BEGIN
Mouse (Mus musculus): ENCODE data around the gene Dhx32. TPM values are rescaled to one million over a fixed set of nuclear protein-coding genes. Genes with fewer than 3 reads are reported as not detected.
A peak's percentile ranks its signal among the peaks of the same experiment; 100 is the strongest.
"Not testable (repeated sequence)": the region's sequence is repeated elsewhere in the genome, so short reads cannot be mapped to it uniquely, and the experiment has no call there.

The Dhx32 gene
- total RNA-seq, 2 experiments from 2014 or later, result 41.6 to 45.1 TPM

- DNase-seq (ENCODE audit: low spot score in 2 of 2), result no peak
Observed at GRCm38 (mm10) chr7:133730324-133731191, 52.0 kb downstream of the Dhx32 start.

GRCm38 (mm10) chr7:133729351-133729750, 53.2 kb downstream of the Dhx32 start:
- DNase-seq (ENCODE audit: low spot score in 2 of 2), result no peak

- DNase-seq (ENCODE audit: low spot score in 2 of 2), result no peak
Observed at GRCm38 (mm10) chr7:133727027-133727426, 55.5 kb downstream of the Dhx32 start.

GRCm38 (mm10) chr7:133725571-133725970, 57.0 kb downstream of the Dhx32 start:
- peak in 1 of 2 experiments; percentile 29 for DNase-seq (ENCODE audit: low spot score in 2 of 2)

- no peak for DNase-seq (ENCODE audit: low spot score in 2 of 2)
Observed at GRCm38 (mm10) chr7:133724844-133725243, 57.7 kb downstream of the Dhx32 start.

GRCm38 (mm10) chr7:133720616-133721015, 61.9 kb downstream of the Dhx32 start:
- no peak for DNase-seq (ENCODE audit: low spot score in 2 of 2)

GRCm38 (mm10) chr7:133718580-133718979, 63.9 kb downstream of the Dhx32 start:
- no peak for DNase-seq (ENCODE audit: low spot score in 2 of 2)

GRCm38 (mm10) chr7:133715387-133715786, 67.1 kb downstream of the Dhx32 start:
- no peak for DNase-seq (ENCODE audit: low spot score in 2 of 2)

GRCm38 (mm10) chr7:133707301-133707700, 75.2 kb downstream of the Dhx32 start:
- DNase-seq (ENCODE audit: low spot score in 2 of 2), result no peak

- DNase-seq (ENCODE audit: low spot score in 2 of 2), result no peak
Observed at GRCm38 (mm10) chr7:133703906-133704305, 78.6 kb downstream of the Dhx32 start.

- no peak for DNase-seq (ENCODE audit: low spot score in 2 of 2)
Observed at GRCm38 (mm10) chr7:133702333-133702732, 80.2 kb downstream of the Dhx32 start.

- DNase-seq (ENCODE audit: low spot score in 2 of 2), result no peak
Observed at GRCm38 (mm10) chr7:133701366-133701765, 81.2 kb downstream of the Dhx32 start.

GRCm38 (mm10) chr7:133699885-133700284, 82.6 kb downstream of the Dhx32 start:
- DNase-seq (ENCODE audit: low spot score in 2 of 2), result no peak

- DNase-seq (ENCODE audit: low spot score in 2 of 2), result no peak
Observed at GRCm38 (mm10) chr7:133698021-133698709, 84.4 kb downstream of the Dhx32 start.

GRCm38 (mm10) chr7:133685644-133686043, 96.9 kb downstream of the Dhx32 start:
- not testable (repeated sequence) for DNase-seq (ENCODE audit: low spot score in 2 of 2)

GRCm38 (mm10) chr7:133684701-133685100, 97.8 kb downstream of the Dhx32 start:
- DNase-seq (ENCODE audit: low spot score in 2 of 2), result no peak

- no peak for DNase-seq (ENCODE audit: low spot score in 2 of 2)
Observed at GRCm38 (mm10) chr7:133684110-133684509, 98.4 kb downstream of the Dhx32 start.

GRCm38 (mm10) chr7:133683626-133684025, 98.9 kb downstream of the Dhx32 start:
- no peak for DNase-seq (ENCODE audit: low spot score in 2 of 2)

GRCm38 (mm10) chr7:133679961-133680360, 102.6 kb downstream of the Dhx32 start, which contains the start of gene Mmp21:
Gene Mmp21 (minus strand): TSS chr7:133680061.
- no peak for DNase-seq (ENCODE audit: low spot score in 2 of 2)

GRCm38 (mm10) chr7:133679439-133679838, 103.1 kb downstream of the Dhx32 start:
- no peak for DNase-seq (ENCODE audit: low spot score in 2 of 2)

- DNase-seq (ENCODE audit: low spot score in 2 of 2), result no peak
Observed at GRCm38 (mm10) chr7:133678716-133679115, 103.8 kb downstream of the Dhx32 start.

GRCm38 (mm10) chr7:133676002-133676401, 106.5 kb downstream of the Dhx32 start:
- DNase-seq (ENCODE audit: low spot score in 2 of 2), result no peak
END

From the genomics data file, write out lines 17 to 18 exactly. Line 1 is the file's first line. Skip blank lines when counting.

- no peak for DNase-seq (ENCODE audit: low spot score in 2 of 2)

GRCm38 (mm10) chr7:133718580-133718979, 63.9 kb downstream of the Dhx32 start: